The Mid-South remains under the threat of the most significant severe weather event since the Super Tuesday tornado outbreak.
As of 1pm, little has changed with respect to the potential for severe weather over the next 24 hours or so, other than a slight increase in the confidence factor as models start to latch onto a more unified solution. The Storm Prediction Center has placed the metro region under a Moderate Risk of severe weather for both this afternoon/tonight and tomorrow and has just issued Tornado Watch #80 until 8pm, which includes metropolitan Memphis.
The first round of severe thunderstorms is expected to begin by late afternoon and last into the evening hours, concluding most likely by midnight. Today's weather is driven by a strong upper-level shortwave that will be moving from northeast Louisiana very nearly up the Mississippi River. The primary concerns today are large hail, damaging wind, and the threat of tornadoes. The graphics above show the risk area for today and tonight, as well as the probability of a tornado within 25 miles of any point. For the metro area, that threat sits at about 15%.
The second round of storms will start shortly after daybreak Saturday and continue in the metro area through sometime in the early afternoon hours. The period of most concern is between 9am-1pm. This round is the more potent system and will be capable of all modes of severe weather, including strong tornadoes (EF2+), very large hail (golf ball-sized or larger), and damaging wind of 60-80 mph. These storms will be driven by a developing surface low pressure that will take a similar track to Friday's upper-level system, dragging a cold front through the area. The exact track of Saturday's low pressure will determine those areas most likely to get severe weather, including the risk of significant tornadoes. Areas just to the east of the low will be under the gun, while areas just to the west could see significant rainfall and flooding concerns. A Flash Flood Watch is in effect for Saturday.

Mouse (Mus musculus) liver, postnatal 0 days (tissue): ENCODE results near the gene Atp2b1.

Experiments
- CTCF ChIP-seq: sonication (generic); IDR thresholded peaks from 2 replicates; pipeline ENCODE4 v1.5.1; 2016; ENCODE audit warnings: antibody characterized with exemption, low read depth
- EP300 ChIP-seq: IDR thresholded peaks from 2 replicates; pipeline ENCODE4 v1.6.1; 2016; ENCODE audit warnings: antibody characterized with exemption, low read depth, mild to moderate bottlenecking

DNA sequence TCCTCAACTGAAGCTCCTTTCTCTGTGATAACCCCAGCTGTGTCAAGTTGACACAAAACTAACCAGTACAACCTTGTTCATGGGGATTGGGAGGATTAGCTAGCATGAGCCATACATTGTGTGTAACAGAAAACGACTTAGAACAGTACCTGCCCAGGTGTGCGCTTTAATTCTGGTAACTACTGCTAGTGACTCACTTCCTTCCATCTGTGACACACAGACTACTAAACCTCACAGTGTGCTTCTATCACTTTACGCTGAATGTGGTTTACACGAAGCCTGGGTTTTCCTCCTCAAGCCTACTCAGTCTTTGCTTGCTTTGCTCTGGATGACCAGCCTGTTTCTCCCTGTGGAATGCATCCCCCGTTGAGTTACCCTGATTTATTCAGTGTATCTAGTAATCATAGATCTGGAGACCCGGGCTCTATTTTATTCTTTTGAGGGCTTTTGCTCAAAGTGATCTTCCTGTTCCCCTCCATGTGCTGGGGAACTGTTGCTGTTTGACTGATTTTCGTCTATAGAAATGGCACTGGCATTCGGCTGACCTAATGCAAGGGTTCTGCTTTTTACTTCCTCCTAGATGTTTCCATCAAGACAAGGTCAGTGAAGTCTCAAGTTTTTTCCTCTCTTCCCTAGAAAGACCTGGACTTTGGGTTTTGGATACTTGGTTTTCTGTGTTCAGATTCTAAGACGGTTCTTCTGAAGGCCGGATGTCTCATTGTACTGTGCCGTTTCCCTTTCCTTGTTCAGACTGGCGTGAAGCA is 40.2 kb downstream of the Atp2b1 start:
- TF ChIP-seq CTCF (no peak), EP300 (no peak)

Mid-Southerners should complete preparations for the possibility of severe weather, including checking their NOAA Weather Radio and talking with family about what to do should severe weather strike. Know where to go and what to do. Severe weather safety tips from MWN can be found here. The threat is not to be taken lightly. Be prepared, not scared.